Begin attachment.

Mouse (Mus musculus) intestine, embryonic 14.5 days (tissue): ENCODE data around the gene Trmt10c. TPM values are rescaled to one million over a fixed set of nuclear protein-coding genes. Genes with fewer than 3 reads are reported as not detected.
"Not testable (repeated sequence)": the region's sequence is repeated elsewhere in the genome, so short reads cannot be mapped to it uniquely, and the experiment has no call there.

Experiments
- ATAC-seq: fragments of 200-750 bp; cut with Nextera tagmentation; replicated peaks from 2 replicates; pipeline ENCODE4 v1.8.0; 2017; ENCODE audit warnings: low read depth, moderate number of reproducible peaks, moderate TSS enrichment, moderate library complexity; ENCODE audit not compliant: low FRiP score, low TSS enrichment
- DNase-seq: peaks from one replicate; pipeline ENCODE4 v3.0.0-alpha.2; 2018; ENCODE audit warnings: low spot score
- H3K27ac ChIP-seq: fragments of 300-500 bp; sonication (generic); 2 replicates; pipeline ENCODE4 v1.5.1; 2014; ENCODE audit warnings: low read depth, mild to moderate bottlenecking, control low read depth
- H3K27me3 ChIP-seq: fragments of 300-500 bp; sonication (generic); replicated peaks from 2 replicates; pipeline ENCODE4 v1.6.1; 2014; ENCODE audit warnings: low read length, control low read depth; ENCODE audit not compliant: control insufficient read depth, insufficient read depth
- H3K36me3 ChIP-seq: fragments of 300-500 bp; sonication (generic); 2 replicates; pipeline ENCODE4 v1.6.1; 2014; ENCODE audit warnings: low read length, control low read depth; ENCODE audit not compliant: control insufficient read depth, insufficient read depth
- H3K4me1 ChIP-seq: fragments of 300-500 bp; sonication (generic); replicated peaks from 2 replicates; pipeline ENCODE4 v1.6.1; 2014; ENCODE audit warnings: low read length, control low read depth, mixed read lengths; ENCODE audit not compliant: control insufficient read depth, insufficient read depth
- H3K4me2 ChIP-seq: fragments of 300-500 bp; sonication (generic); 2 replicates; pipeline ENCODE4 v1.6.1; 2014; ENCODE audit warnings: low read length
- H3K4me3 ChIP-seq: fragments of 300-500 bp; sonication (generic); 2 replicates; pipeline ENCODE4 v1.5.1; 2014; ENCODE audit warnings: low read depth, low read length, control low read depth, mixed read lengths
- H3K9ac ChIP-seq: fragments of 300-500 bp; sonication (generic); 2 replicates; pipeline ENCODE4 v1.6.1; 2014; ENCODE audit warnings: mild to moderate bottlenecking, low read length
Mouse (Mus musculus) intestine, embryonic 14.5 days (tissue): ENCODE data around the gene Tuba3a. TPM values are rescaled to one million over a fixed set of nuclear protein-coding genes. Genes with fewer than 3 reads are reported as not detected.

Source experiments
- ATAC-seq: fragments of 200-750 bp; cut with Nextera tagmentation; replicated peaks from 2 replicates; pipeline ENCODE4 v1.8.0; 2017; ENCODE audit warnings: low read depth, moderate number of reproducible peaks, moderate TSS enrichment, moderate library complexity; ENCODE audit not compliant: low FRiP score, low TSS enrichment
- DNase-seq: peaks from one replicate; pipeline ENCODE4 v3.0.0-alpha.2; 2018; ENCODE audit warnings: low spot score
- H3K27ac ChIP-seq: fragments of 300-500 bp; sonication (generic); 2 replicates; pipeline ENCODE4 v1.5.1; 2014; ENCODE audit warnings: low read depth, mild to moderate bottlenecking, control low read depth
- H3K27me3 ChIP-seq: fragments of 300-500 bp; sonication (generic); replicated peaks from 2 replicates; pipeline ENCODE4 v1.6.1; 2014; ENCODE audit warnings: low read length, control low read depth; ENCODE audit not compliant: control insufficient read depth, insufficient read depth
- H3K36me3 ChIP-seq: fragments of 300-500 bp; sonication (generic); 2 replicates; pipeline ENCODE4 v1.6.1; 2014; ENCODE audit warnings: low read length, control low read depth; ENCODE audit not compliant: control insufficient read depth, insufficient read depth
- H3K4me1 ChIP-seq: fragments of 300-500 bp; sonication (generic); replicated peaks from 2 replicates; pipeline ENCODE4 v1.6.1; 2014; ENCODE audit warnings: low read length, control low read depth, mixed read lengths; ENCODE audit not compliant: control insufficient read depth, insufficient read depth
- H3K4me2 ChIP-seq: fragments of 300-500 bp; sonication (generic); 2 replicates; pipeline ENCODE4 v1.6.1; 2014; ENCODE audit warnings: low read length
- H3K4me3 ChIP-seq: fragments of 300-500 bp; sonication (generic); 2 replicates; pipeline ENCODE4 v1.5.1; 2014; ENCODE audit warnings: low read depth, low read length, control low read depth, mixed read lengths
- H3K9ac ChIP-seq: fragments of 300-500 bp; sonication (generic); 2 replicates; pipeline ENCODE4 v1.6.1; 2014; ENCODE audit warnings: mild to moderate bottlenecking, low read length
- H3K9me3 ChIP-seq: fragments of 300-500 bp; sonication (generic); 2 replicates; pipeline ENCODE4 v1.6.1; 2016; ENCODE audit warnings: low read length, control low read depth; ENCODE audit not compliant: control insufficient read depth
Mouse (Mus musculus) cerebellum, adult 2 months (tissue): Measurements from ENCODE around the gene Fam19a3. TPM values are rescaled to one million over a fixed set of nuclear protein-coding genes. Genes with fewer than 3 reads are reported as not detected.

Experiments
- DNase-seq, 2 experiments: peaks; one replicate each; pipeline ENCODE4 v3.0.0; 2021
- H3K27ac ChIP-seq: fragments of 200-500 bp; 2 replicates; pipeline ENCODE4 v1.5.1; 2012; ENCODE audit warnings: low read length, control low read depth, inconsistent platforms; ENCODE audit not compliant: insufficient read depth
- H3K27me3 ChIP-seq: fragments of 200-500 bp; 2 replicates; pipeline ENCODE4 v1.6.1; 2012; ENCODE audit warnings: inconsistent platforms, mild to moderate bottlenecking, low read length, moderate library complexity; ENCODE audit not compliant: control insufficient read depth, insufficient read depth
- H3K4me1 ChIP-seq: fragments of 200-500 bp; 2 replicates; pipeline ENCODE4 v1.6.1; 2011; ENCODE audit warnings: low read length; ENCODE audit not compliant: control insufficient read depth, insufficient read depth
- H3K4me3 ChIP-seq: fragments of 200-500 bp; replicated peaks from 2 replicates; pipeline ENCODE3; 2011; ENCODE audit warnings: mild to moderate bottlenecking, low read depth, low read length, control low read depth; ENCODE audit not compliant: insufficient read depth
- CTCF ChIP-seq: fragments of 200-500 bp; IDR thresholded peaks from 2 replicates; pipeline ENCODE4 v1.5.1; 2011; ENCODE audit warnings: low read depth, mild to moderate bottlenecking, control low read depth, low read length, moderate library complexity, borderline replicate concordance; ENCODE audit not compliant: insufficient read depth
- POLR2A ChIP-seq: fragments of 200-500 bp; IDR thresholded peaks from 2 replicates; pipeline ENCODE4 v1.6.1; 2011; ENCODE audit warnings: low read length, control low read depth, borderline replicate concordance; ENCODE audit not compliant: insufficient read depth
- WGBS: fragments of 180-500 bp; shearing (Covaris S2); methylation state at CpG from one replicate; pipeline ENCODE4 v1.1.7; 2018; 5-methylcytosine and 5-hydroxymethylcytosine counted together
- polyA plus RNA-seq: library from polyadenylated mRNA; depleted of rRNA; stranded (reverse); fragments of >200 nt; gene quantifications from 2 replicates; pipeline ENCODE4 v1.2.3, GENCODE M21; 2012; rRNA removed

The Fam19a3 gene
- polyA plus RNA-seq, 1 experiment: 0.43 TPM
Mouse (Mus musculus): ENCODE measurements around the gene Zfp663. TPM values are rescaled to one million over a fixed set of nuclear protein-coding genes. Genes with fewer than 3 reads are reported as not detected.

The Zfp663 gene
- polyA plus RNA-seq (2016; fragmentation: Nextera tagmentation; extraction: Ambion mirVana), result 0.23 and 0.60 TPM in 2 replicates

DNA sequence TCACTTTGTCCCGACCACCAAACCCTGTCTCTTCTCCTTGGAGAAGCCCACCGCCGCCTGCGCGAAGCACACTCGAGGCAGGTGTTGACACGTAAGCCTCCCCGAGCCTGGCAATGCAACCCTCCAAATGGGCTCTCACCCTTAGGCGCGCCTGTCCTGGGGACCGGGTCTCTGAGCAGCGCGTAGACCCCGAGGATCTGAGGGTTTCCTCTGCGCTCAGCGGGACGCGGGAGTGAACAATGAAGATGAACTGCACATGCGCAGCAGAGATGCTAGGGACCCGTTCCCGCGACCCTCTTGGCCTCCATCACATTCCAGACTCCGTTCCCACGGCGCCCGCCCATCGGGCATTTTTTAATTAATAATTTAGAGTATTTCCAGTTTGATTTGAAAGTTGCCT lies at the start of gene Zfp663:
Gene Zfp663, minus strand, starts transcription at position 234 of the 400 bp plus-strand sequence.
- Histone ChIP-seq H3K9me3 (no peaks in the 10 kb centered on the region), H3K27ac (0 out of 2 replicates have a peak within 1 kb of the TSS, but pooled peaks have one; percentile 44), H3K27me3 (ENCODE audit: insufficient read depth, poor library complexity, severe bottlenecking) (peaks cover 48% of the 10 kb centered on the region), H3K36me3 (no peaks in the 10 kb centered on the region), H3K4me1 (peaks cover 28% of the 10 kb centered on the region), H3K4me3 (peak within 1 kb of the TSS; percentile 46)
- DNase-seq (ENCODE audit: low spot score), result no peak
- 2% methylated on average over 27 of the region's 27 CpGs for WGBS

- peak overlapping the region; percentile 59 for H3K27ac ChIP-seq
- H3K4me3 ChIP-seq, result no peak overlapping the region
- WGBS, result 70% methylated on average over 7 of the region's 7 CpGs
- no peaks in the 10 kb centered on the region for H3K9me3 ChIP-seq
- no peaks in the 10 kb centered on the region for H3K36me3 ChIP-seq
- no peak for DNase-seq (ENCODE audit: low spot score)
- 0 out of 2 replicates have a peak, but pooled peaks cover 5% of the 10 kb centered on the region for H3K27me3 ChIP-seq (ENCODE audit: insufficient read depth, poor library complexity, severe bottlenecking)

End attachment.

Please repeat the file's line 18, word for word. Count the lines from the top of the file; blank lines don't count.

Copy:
- H3K27me3 ChIP-seq: fragments of 300-500 bp; sonication (generic); replicated peaks from 2 replicates; pipeline ENCODE4 v1.6.1; 2014; ENCODE audit warnings: low read length, control low read depth; ENCODE audit not compliant: control insufficient read depth, insufficient read depth